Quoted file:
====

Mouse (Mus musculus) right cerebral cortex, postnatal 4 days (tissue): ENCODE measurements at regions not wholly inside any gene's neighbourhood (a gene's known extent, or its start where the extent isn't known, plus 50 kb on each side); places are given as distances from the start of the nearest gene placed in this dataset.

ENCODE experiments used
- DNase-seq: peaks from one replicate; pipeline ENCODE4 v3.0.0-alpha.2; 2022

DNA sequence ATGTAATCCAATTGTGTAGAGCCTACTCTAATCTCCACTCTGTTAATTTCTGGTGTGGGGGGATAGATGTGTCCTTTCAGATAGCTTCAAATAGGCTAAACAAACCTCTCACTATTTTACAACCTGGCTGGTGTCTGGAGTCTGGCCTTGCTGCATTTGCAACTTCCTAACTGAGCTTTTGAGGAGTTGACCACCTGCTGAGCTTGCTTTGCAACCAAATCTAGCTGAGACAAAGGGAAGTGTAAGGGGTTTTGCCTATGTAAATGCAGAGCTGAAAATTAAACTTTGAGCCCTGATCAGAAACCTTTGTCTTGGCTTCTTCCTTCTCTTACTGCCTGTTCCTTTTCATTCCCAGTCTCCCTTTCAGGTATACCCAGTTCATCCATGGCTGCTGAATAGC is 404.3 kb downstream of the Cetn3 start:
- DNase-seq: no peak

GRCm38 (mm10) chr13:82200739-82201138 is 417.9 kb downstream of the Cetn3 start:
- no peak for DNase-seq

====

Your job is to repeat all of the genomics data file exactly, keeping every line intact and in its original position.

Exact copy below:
Mouse (Mus musculus) right cerebral cortex, postnatal 4 days (tissue): ENCODE measurements at regions not wholly inside any gene's neighbourhood (a gene's known extent, or its start where the extent isn't known, plus 50 kb on each side); places are given as distances from the start of the nearest gene placed in this dataset.

ENCODE experiments used
- DNase-seq: peaks from one replicate; pipeline ENCODE4 v3.0.0-alpha.2; 2022

DNA sequence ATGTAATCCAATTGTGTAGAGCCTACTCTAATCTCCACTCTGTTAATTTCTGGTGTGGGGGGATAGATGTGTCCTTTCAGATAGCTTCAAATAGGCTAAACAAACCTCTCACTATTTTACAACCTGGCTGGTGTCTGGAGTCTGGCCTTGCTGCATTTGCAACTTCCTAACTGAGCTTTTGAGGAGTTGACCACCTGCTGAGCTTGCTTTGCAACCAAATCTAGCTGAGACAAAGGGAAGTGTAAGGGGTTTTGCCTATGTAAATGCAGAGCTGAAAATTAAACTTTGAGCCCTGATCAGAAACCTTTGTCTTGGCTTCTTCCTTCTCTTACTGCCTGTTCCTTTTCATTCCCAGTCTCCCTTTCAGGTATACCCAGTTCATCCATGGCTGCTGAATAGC is 404.3 kb downstream of the Cetn3 start:
- DNase-seq: no peak

GRCm38 (mm10) chr13:82200739-82201138 is 417.9 kb downstream of the Cetn3 start:
- no peak for DNase-seq